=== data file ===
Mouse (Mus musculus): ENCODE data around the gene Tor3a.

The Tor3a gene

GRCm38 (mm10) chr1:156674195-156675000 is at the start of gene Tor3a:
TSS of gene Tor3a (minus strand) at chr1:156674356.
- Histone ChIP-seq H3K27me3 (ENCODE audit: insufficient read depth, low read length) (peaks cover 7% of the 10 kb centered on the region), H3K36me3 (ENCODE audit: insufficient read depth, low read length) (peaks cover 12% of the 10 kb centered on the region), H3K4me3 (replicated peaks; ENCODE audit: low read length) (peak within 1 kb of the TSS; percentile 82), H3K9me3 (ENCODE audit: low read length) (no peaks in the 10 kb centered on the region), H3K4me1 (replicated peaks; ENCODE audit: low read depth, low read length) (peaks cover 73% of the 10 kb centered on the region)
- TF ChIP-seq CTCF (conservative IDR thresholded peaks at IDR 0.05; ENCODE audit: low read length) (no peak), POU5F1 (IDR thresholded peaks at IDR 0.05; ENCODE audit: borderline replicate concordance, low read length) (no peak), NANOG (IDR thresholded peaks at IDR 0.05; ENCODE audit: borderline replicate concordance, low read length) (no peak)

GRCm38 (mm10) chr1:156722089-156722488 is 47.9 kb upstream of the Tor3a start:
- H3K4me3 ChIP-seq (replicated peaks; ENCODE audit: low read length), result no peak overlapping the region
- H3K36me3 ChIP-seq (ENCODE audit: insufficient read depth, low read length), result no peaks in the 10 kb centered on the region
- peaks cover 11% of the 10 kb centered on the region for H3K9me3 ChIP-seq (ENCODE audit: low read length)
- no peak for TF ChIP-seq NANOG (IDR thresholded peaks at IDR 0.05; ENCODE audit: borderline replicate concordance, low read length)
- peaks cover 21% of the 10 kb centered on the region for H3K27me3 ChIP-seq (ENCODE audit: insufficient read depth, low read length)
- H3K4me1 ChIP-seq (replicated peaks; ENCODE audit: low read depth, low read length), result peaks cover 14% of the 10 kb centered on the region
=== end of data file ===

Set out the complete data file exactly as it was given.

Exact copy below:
Mouse (Mus musculus): ENCODE data around the gene Tor3a.

The Tor3a gene

GRCm38 (mm10) chr1:156674195-156675000 is at the start of gene Tor3a:
TSS of gene Tor3a (minus strand) at chr1:156674356.
- Histone ChIP-seq H3K27me3 (ENCODE audit: insufficient read depth, low read length) (peaks cover 7% of the 10 kb centered on the region), H3K36me3 (ENCODE audit: insufficient read depth, low read length) (peaks cover 12% of the 10 kb centered on the region), H3K4me3 (replicated peaks; ENCODE audit: low read length) (peak within 1 kb of the TSS; percentile 82), H3K9me3 (ENCODE audit: low read length) (no peaks in the 10 kb centered on the region), H3K4me1 (replicated peaks; ENCODE audit: low read depth, low read length) (peaks cover 73% of the 10 kb centered on the region)
- TF ChIP-seq CTCF (conservative IDR thresholded peaks at IDR 0.05; ENCODE audit: low read length) (no peak), POU5F1 (IDR thresholded peaks at IDR 0.05; ENCODE audit: borderline replicate concordance, low read length) (no peak), NANOG (IDR thresholded peaks at IDR 0.05; ENCODE audit: borderline replicate concordance, low read length) (no peak)

GRCm38 (mm10) chr1:156722089-156722488 is 47.9 kb upstream of the Tor3a start:
- H3K4me3 ChIP-seq (replicated peaks; ENCODE audit: low read length), result no peak overlapping the region
- H3K36me3 ChIP-seq (ENCODE audit: insufficient read depth, low read length), result no peaks in the 10 kb centered on the region
- peaks cover 11% of the 10 kb centered on the region for H3K9me3 ChIP-seq (ENCODE audit: low read length)
- no peak for TF ChIP-seq NANOG (IDR thresholded peaks at IDR 0.05; ENCODE audit: borderline replicate concordance, low read length)
- peaks cover 21% of the 10 kb centered on the region for H3K27me3 ChIP-seq (ENCODE audit: insufficient read depth, low read length)
- H3K4me1 ChIP-seq (replicated peaks; ENCODE audit: low read depth, low read length), result peaks cover 14% of the 10 kb centered on the region